3 Factors To Consider When Deciding Between A Dental Implant Or A Bridge To Replace Your Missing Tooth

A missing tooth can be a source of embarrassment, especially if it's in a highly visible location. However, a missing tooth isn't only a cosmetic problem — it can significantly impact your oral health. The empty socket acts as a space in which food particles and bacteria can hide, contributing to future gum disease. Replacing your missing tooth is important to protect your gums and the rest of your teeth.

Options for replacing a missing tooth include dental implants and dental bridges. An implant is a durable crown attached to a metal rod that's secured to your natural jawbone. A dental bridge is a whole set of three ceramic replacement teeth. The set is firmly attached to the two teeth on either side of your missing tooth, which fills in the missing space. While both methods will restore your missing tooth, there are significant differences between the two approaches. Here's what you should consider when determining whether a dental implant or a bridge would be the most suitable choice for replacing your missing tooth.

1. Bone Health: Implants Require a Healthy Jaw for Support

Because a dental implant is secured to your jawbone, the bone needs to be healthy and strong in order to support the implant. When you schedule an appointment with a dentist for implants, he or she will take X-rays of your mouth to check the condition of your jawbone. If you have been missing your tooth for a long period of time, the jawbone underneath the missing tooth will become weaker — when no force from chewing is exerted on your jawbone, your body begins to slowly absorb it. If your jaw isn't strong enough to support a dental implant, you can either opt for a dental bridge instead of an implant or an oral surgeon can graft bone from elsewhere in your body to your jaw in order to strengthen it.

2. Oral Health: Bridges Need Strong Teeth for Attachment

When you replace a missing tooth with a dental bridge, it needs to be securely adhered to crowns placed on the two teeth adjacent to your missing tooth. In order to place crowns on the adjacent teeth, a portion of their enamel and dentin will be removed — this both provides space for the crowns and provides an even surface for the crowns to adhere to. If the teeth adjacent to your missing tooth are in poor health, they may not be good candidates for crowns. This is because removing enamel and dentin can further weaken the teeth and make them more likely to fall out, especially if their roots have been damaged by oral disease. In this case, opting for a dental implant to replace your missing tooth is a much better choice, as an implant won't weaken the adjacent teeth.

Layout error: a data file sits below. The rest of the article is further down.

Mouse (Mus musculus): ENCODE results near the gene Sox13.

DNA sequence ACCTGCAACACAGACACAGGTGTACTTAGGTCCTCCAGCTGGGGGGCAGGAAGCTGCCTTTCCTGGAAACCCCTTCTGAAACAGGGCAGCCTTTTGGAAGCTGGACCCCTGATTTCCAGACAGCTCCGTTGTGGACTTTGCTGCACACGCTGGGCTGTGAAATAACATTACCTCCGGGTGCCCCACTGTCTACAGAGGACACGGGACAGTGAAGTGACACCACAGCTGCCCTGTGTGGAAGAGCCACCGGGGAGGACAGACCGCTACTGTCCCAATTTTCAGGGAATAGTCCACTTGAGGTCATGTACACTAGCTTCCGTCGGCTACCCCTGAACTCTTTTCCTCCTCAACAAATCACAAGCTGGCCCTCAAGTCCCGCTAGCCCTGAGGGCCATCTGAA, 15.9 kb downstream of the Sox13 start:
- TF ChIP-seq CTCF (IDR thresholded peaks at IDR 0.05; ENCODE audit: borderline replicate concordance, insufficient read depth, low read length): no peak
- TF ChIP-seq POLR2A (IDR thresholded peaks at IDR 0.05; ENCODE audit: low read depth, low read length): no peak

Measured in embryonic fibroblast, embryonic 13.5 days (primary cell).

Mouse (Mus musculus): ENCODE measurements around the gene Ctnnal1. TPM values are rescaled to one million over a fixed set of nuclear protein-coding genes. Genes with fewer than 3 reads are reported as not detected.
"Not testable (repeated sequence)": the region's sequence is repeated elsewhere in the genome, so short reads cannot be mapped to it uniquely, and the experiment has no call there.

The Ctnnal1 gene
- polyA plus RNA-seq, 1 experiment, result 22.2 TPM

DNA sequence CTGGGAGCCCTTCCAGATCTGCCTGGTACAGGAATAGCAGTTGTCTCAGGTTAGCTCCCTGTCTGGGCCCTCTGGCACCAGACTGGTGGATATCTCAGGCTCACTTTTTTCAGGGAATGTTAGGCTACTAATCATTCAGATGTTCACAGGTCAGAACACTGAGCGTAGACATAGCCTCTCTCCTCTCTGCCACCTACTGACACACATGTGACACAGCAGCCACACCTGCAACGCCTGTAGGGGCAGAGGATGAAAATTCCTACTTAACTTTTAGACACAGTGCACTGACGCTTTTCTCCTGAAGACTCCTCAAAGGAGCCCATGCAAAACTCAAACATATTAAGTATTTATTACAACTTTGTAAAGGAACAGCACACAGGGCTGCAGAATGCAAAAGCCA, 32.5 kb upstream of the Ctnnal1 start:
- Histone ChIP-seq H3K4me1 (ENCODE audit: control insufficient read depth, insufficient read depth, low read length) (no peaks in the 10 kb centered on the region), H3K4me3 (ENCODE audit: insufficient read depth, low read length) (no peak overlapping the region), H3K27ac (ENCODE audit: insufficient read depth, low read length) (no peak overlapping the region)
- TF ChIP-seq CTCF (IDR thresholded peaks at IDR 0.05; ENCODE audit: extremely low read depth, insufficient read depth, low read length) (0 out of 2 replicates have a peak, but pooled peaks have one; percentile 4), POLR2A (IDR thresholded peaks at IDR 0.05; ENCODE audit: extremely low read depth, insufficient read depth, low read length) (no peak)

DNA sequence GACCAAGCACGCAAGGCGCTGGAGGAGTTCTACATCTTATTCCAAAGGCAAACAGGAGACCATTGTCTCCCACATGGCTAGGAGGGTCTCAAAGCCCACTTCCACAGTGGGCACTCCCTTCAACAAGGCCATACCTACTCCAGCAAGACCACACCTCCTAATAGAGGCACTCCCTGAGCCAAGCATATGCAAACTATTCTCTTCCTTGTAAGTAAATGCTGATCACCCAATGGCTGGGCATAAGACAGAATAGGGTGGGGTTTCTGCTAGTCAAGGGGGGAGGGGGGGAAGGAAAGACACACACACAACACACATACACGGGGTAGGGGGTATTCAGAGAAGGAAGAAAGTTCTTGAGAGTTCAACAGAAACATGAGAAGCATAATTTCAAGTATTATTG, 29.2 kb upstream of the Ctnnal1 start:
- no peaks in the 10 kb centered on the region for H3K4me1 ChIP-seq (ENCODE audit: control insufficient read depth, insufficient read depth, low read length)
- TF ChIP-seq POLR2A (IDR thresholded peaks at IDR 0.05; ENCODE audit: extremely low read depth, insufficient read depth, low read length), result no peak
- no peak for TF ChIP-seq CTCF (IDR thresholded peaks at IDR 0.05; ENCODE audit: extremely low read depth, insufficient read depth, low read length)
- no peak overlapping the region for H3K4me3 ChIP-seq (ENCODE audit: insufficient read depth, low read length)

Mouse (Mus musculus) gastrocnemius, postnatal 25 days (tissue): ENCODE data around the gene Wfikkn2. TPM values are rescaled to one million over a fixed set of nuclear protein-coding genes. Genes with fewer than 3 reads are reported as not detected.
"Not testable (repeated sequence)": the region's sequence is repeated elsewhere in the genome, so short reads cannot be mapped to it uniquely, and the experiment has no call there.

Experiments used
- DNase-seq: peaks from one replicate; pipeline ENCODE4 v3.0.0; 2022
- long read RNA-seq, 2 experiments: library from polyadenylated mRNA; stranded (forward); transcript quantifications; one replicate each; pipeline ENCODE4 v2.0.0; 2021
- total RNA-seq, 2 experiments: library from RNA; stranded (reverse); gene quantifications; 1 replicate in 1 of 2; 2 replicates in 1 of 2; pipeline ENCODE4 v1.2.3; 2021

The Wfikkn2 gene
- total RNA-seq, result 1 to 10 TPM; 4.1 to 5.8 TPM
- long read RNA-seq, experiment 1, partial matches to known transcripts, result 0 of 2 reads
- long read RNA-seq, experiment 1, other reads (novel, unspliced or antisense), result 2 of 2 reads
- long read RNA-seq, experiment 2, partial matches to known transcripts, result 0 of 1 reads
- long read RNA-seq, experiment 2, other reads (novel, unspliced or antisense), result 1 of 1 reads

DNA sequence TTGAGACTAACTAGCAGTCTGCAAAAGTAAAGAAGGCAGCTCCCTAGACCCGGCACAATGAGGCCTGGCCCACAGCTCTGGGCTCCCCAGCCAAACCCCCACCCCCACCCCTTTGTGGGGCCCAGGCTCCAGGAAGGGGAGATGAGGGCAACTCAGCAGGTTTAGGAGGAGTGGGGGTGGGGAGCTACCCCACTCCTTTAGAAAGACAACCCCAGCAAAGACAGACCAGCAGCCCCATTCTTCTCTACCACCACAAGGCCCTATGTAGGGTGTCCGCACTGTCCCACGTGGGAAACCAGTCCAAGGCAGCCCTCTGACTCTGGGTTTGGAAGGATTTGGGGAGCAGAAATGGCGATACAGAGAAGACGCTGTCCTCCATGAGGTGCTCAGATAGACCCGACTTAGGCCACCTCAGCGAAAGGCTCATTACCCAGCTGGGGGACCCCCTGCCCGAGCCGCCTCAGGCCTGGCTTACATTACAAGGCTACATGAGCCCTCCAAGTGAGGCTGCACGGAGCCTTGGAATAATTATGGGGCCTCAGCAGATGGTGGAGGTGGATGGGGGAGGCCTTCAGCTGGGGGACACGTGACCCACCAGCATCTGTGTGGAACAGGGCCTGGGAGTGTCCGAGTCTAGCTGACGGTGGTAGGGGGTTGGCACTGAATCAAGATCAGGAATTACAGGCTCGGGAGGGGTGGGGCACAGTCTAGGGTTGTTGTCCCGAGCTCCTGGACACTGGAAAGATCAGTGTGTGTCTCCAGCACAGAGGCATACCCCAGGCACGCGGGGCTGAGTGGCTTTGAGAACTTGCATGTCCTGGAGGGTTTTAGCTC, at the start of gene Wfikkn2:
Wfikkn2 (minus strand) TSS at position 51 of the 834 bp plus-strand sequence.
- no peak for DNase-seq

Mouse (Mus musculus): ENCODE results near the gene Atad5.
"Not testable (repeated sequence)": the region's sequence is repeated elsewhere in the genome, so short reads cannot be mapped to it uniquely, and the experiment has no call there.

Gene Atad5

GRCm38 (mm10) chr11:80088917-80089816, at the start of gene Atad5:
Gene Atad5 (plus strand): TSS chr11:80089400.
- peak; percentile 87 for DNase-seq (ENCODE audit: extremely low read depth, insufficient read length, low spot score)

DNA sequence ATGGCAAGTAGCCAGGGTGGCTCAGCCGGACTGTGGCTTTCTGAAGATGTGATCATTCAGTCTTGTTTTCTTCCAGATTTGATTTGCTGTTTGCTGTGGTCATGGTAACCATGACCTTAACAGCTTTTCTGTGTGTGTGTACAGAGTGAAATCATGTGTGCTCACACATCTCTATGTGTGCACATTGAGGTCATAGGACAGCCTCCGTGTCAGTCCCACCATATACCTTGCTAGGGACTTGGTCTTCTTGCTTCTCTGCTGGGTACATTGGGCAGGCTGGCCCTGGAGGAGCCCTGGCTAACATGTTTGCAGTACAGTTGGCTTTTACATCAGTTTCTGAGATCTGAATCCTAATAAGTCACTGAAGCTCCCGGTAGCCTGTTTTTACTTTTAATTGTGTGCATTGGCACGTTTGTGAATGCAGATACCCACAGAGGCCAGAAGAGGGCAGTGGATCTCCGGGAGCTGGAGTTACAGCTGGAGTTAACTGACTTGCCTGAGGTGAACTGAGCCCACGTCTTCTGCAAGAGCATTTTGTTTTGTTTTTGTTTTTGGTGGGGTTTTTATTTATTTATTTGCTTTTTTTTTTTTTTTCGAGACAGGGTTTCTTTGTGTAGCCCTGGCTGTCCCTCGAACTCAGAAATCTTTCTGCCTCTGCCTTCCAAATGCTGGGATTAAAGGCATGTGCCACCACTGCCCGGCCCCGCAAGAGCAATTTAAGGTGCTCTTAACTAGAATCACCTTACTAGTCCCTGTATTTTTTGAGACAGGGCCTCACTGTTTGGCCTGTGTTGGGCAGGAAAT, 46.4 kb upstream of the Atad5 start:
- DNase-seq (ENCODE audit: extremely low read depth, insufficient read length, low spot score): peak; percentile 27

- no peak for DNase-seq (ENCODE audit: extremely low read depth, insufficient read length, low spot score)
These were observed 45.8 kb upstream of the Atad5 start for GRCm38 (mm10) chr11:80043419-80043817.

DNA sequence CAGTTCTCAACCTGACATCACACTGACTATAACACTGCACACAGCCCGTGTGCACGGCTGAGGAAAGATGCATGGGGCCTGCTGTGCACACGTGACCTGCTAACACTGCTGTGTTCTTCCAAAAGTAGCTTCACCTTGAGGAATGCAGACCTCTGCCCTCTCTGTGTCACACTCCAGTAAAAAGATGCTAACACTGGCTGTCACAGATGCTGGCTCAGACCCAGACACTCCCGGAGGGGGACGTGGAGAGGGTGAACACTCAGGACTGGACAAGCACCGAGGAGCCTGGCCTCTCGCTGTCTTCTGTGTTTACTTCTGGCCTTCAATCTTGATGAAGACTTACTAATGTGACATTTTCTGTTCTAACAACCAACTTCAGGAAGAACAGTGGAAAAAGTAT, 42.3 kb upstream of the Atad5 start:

3. Age: Implants Have Better Longevity Than Bridges

Dental implants are very durable and are likely to last for a lifetime with good oral hygiene. Ceramic bridges, on the other hand, do not last nearly as long — they're prone to cracking or detaching from your natural teeth as the adhesive wears away. When your bridge cracks or becomes loose, it will need to be replaced. If you're young, this should be a serious consideration when weighing your decision between replacing your tooth with an implant versus replacing it with a dental bridge. It's possible that you will have to replace the bridge multiple times over the course of your life, which can make it a more expensive option in the long term compared to an implant.

Overall, dental implants are often a better choice to replace a missing tooth when compared to a bridge — they last longer and they don't require any enamel or dentin from your natural teeth to be removed, which helps to maintain your overall dental health. Additionally, procedures such as bone grafting can aid those with poor bone health to strengthen the underlying bone to the point where it will be ready for an implant. While a dental bridge is a less expensive option, it may end up costing you more money in the long run if you need to have it replaced. If you're interested in using a dental implant to replace your missing tooth, schedule an appointment with a dentist to have the health of your underlying jawbone surveyed and for an explanation of your options.